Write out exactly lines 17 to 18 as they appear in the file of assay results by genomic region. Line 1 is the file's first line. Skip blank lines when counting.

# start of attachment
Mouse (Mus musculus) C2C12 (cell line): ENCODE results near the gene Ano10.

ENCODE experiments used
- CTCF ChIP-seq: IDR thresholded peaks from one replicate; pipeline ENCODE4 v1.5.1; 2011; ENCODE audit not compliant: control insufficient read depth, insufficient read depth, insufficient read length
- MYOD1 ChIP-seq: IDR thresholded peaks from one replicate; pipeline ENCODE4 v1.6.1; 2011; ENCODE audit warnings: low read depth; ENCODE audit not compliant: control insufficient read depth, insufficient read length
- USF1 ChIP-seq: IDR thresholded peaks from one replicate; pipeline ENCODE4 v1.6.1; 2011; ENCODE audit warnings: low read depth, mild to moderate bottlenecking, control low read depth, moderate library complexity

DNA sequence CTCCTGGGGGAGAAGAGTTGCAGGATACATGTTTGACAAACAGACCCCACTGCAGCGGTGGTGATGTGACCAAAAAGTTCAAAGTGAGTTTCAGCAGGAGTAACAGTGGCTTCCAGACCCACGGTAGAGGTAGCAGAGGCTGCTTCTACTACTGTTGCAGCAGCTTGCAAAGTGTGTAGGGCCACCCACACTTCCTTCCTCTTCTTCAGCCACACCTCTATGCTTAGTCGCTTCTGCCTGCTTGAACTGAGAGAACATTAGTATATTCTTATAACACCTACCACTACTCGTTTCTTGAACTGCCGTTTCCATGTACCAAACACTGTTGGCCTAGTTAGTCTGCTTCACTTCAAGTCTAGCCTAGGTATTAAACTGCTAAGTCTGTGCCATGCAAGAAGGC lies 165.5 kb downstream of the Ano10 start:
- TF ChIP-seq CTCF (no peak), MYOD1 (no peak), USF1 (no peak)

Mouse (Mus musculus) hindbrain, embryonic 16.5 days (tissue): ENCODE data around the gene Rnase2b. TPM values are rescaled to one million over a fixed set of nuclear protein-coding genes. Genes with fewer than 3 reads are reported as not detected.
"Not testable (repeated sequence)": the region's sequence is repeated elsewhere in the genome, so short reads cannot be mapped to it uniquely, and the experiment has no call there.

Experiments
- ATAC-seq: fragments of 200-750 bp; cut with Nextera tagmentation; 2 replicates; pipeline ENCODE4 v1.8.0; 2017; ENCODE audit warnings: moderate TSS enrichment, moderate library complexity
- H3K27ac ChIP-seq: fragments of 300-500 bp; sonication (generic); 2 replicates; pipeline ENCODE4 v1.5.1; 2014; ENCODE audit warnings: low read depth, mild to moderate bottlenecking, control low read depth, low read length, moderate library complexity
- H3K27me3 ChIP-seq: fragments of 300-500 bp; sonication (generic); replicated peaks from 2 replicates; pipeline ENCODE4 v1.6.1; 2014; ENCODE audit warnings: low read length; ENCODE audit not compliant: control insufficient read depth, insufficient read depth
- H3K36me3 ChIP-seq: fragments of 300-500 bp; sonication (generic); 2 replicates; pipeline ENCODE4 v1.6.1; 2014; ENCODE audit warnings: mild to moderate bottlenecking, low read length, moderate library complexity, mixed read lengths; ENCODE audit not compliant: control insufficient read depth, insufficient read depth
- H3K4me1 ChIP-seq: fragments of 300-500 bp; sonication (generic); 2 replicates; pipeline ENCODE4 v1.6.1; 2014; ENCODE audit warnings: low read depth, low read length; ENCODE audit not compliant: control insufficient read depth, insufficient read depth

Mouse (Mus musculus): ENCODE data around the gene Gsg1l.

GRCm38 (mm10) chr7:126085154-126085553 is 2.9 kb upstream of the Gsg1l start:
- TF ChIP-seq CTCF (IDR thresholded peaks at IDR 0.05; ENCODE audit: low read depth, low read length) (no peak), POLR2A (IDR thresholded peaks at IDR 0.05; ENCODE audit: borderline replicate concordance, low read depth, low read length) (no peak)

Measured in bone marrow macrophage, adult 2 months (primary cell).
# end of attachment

GRCm38 (mm10) chr7:126085154-126085553 is 2.9 kb upstream of the Gsg1l start:
- TF ChIP-seq CTCF (IDR thresholded peaks at IDR 0.05; ENCODE audit: low read depth, low read length) (no peak), POLR2A (IDR thresholded peaks at IDR 0.05; ENCODE audit: borderline replicate concordance, low read depth, low read length) (no peak)